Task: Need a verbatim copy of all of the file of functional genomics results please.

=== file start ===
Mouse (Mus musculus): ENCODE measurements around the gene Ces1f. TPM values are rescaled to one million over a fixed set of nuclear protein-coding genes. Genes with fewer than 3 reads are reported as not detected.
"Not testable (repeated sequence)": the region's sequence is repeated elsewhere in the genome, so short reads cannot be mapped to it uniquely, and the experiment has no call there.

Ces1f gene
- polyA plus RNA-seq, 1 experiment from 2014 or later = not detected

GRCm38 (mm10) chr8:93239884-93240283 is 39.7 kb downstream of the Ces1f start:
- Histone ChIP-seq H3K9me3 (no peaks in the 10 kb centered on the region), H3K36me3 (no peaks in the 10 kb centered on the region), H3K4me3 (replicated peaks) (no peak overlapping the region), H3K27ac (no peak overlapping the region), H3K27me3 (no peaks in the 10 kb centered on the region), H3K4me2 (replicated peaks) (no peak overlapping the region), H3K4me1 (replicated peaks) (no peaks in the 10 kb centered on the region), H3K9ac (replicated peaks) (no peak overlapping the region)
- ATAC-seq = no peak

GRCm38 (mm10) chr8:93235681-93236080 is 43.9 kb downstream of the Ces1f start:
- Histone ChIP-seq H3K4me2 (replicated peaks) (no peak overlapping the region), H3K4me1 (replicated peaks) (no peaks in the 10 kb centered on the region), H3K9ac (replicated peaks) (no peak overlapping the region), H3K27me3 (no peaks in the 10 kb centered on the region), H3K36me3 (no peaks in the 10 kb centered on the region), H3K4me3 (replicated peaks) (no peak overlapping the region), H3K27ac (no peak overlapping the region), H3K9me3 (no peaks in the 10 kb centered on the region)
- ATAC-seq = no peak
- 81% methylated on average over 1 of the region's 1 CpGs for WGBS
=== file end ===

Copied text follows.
Mouse (Mus musculus): ENCODE measurements around the gene Ces1f. TPM values are rescaled to one million over a fixed set of nuclear protein-coding genes. Genes with fewer than 3 reads are reported as not detected.
"Not testable (repeated sequence)": the region's sequence is repeated elsewhere in the genome, so short reads cannot be mapped to it uniquely, and the experiment has no call there.

Ces1f gene
- polyA plus RNA-seq, 1 experiment from 2014 or later = not detected

GRCm38 (mm10) chr8:93239884-93240283 is 39.7 kb downstream of the Ces1f start:
- Histone ChIP-seq H3K9me3 (no peaks in the 10 kb centered on the region), H3K36me3 (no peaks in the 10 kb centered on the region), H3K4me3 (replicated peaks) (no peak overlapping the region), H3K27ac (no peak overlapping the region), H3K27me3 (no peaks in the 10 kb centered on the region), H3K4me2 (replicated peaks) (no peak overlapping the region), H3K4me1 (replicated peaks) (no peaks in the 10 kb centered on the region), H3K9ac (replicated peaks) (no peak overlapping the region)
- ATAC-seq = no peak

GRCm38 (mm10) chr8:93235681-93236080 is 43.9 kb downstream of the Ces1f start:
- Histone ChIP-seq H3K4me2 (replicated peaks) (no peak overlapping the region), H3K4me1 (replicated peaks) (no peaks in the 10 kb centered on the region), H3K9ac (replicated peaks) (no peak overlapping the region), H3K27me3 (no peaks in the 10 kb centered on the region), H3K36me3 (no peaks in the 10 kb centered on the region), H3K4me3 (replicated peaks) (no peak overlapping the region), H3K27ac (no peak overlapping the region), H3K9me3 (no peaks in the 10 kb centered on the region)
- ATAC-seq = no peak
- 81% methylated on average over 1 of the region's 1 CpGs for WGBS